The Texas Tech Center for Campus Life announced the winners and total can count for the second annual CANstruction competition Monday afternoon.
During the competition, participants utilized cans they brought in to build structures, which were then judged. The 1,176 cans collected from the participants in the competition will be donated to Raider Red's Food Pantry, Keri Shiplet, assistant director for the Center for Campus Life, said.
“Raider Red food pantry is an on-campus resource, in case you don’t already know, that helps fight hunger and food insecurity among our students on campus,” Ileana Hinojosa, administrator for the Center for Campus Life, said. “According to the 2018 Still Hungry and Homeless in College report, 36 percent of college students at four-year institutions face food insecurity.”
In the fall of 2018, the food pantry had 682 visits, Hinojosa said. This past fall, the pantry had over 856 visits.
“So, we know that we’re making an impact, everybody who has donated today,” Hinojosa said.
The awards for the competition included best meal, most cans, most creative structure and people’s choice in both the student organization category and the department or college category, Shiplet said.
The best meal award, which recognizes the team that best utilizes nonperishable food items to compose a balanced meal, went to Risk Intervention & Safety Education, Shiplet said. The award for most cans went to the Transition & Engagement Staff professional staff, who used 256 cans in their structure. The award for most creative structure, which takes into account design, imagery and use of labels, went to Transition & Engagement Staff professional staff.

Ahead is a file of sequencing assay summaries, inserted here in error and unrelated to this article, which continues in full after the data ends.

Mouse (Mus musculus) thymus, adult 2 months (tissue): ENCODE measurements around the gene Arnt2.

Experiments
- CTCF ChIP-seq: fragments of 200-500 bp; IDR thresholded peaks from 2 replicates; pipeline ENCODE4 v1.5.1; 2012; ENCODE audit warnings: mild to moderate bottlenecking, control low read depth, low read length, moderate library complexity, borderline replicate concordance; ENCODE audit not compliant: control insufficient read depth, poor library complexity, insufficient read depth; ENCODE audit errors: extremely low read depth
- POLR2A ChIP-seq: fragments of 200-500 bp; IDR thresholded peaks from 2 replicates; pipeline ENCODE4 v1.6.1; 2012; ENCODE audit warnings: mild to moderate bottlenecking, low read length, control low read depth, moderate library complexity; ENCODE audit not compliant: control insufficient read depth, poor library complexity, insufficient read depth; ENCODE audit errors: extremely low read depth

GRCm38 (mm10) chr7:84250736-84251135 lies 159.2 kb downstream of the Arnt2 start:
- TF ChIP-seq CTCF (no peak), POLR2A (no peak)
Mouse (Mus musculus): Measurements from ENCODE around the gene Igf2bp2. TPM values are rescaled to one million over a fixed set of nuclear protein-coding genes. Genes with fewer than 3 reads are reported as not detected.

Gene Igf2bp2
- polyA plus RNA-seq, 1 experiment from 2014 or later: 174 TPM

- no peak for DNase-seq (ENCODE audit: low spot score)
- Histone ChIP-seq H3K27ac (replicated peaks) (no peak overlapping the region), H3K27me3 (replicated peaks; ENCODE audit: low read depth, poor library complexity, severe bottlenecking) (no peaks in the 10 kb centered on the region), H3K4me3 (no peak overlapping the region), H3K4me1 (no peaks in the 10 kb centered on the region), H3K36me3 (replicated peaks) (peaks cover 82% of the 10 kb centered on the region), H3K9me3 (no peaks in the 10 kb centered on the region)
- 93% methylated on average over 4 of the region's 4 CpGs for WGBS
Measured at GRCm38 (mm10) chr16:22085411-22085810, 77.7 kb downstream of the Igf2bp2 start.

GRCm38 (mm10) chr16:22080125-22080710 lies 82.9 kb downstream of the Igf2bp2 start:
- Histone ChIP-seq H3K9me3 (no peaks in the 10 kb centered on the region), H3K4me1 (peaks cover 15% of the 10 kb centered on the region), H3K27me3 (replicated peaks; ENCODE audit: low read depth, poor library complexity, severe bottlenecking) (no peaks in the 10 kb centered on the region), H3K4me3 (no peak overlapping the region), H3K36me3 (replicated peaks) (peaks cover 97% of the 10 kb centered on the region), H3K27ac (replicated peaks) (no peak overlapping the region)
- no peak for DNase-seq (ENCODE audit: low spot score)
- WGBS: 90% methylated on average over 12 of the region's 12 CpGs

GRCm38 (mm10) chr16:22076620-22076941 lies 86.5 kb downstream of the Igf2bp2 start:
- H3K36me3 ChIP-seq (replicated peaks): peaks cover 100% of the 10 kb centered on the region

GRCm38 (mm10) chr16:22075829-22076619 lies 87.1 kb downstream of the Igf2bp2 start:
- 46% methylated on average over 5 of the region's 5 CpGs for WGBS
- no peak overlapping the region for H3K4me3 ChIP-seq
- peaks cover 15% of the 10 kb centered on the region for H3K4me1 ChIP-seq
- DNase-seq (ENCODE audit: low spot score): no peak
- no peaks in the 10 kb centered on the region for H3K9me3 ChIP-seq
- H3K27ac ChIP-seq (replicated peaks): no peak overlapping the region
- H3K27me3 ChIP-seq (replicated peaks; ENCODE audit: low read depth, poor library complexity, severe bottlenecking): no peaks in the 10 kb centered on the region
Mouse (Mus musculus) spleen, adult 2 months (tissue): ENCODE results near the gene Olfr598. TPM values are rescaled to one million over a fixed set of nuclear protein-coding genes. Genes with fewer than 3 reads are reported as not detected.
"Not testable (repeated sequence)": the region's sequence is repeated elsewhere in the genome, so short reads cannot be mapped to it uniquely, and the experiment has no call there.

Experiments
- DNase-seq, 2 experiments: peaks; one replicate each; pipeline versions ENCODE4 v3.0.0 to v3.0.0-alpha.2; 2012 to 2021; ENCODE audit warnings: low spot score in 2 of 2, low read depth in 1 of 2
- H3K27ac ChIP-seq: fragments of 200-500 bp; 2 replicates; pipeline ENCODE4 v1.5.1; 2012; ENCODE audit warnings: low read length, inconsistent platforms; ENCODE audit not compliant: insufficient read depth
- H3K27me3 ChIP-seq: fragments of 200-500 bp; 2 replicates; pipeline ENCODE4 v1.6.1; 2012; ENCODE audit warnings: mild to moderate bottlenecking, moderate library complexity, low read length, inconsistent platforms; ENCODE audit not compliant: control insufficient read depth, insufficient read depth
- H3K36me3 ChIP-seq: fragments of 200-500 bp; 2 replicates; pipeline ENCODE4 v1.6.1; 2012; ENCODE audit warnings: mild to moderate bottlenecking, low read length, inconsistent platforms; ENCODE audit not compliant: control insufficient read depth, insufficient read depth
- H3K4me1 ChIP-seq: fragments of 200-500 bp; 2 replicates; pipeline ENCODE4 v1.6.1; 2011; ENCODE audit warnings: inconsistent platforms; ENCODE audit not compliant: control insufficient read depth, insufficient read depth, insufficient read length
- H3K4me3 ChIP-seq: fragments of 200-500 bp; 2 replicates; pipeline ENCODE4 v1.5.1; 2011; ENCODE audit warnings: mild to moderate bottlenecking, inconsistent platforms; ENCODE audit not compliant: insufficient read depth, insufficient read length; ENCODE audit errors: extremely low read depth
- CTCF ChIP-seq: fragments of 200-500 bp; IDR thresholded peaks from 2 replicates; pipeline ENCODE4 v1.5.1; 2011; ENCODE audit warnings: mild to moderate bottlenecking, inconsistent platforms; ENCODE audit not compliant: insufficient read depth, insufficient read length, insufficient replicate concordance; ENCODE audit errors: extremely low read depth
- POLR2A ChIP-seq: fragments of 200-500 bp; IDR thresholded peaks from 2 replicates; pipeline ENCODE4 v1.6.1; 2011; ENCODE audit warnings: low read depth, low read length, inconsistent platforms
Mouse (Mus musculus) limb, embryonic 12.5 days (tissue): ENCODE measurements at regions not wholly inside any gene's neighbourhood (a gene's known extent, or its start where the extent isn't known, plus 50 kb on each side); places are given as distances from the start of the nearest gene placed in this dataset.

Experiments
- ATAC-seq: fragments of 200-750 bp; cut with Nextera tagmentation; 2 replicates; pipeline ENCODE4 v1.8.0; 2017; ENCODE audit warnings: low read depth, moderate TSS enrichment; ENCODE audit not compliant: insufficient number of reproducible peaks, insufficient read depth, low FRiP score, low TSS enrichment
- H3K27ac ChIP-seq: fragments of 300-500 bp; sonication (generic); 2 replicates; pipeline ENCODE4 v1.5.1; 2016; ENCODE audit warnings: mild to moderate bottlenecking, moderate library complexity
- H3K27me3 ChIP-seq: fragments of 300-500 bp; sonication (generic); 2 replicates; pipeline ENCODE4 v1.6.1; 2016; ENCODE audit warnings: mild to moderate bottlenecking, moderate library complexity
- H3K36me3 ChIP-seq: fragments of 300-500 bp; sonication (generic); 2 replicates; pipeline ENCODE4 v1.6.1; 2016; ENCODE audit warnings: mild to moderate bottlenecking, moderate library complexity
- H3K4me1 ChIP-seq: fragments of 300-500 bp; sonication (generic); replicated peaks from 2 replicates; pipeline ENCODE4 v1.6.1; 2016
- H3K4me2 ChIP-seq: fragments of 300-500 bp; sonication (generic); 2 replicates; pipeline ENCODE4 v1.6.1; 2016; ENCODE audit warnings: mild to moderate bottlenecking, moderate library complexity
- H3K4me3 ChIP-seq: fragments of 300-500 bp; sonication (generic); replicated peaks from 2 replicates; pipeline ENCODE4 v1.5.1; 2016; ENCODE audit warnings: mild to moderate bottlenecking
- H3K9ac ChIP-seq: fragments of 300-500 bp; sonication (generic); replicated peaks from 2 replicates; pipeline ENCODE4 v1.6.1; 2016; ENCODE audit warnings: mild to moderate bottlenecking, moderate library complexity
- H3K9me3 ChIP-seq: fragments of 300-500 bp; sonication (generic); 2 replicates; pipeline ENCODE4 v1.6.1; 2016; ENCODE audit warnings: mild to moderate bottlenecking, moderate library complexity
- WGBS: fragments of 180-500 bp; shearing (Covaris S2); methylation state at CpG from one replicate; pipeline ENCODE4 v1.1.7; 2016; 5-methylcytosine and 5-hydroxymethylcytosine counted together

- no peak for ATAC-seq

The people’s choice award in the student organization category went to The Biochemical Society with 48 votes, Shiplet said. The people’s choice in the department category went to the Transition & Engagement professional staff with 41 votes.
Shiplet concluded the event thanking those involved.
“Our special thanks goes to the student union staff, the judges, the participants for all their hard work and donations to the Raider Red Food Pantry,” she said.
Paola Rivera, a junior biochemistry major from Guadalajara, Mexico and president of the Biochemical Society, said her group designed and built a periodic table out of 118 cans, the same as the number of elements.
“I thought that seems like pretty doable and cool and sciencey at the same time,” she said.
Her organization asks its members to participate in volunteering events, and after hearing of the competition in an email, though it would be fun.
“We said if you come and give cans, or help like build it, we can give you, like, service points for that,” Rivera said.
She recommends other organizations participate in the event in coming years, she said. It is more fun and has a bigger impact than just dropping off the cans to donate.